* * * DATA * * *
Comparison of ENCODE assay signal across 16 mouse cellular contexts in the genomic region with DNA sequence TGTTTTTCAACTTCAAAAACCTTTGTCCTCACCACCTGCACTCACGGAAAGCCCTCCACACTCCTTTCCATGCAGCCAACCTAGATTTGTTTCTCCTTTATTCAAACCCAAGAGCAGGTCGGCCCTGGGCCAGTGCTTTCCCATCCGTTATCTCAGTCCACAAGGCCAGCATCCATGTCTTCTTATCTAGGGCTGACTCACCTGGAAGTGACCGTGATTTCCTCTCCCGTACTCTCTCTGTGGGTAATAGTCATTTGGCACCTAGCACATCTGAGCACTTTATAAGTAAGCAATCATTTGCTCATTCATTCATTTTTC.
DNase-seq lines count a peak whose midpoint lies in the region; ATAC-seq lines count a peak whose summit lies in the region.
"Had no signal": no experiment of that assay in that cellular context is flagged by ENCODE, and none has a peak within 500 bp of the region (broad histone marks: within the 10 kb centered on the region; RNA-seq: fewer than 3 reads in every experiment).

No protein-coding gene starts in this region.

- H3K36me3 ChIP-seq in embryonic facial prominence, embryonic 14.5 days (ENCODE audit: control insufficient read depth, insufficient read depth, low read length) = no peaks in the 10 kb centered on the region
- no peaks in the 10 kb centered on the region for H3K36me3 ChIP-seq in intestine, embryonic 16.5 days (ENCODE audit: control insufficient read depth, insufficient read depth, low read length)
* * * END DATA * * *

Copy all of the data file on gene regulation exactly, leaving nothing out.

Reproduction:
Comparison of ENCODE assay signal across 16 mouse cellular contexts in the genomic region with DNA sequence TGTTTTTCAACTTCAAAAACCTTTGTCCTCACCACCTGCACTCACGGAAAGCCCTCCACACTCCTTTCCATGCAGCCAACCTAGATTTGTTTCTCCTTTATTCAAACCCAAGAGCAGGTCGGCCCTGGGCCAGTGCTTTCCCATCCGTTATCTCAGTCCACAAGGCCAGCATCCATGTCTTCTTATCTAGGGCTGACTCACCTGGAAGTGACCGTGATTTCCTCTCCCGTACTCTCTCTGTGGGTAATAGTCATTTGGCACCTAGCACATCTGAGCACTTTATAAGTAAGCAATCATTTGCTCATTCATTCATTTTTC.
DNase-seq lines count a peak whose midpoint lies in the region; ATAC-seq lines count a peak whose summit lies in the region.
"Had no signal": no experiment of that assay in that cellular context is flagged by ENCODE, and none has a peak within 500 bp of the region (broad histone marks: within the 10 kb centered on the region; RNA-seq: fewer than 3 reads in every experiment).

No protein-coding gene starts in this region.

- H3K36me3 ChIP-seq in embryonic facial prominence, embryonic 14.5 days (ENCODE audit: control insufficient read depth, insufficient read depth, low read length) = no peaks in the 10 kb centered on the region
- no peaks in the 10 kb centered on the region for H3K36me3 ChIP-seq in intestine, embryonic 16.5 days (ENCODE audit: control insufficient read depth, insufficient read depth, low read length)